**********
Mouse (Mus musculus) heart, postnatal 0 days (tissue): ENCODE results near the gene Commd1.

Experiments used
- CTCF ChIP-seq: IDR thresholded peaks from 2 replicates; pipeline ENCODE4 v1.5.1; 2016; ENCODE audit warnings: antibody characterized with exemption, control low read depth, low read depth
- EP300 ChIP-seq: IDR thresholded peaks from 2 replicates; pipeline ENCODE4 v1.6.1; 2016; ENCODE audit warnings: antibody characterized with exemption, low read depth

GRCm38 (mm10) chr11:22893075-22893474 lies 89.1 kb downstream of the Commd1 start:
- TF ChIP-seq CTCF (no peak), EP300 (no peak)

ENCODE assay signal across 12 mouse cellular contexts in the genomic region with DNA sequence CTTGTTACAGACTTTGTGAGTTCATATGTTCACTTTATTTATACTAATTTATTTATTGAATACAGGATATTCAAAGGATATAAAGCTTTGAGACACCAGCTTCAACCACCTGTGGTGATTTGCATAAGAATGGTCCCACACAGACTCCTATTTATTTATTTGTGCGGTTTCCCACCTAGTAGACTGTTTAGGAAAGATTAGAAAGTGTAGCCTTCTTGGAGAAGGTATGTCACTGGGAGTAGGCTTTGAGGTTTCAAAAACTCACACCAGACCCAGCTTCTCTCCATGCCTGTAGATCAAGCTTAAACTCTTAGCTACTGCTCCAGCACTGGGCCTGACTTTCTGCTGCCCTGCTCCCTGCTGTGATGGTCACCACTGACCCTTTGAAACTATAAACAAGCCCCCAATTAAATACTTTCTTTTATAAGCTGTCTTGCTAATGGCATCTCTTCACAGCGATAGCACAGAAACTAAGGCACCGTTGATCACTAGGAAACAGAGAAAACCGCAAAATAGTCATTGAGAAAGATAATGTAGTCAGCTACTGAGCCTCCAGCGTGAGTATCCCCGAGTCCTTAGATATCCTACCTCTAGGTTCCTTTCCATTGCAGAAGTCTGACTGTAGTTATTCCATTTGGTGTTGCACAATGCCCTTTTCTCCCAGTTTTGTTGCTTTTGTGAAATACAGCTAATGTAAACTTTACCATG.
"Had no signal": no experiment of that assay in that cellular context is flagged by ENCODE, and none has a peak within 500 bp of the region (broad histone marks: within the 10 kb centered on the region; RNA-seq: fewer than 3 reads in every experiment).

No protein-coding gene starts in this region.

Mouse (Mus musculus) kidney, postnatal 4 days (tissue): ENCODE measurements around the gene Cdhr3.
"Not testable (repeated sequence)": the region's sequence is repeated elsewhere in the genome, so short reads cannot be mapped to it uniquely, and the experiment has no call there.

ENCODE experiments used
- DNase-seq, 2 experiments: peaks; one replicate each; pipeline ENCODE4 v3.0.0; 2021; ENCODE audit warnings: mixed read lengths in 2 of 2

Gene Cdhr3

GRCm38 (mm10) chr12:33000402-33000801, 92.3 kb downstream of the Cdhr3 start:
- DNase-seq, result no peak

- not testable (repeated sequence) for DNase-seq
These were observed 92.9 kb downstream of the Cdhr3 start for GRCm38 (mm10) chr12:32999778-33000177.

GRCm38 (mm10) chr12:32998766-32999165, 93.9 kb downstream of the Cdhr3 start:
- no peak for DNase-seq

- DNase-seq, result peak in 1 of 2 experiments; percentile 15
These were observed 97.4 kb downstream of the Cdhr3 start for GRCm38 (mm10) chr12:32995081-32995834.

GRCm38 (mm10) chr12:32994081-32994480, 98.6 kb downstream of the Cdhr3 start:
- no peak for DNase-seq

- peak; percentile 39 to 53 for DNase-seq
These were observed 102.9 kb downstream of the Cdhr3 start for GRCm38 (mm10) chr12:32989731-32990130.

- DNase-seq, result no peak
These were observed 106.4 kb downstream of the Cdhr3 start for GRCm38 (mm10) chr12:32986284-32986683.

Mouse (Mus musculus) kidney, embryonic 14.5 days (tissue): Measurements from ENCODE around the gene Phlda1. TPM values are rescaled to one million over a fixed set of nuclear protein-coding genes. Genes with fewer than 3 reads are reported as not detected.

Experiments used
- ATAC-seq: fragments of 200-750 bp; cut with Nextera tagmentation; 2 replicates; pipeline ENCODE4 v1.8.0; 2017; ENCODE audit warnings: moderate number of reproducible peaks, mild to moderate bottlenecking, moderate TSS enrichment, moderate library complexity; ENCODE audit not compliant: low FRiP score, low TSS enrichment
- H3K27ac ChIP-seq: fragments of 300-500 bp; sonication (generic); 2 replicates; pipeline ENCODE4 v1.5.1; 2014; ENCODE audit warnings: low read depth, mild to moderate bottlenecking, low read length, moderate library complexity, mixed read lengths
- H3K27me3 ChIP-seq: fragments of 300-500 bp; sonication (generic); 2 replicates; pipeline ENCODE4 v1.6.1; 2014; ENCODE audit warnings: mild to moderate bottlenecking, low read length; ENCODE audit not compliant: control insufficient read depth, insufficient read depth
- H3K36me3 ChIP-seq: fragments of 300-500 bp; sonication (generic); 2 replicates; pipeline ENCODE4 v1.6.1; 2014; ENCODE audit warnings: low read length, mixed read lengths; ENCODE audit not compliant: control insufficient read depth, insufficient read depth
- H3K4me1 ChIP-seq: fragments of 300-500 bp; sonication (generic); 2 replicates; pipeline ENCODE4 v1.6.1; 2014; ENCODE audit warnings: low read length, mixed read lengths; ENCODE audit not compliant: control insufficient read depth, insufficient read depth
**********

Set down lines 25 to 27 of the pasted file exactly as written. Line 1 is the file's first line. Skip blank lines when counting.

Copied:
- peak; percentile 39 to 53 for DNase-seq
These were observed 102.9 kb downstream of the Cdhr3 start for GRCm38 (mm10) chr12:32989731-32990130.

- DNase-seq, result no peak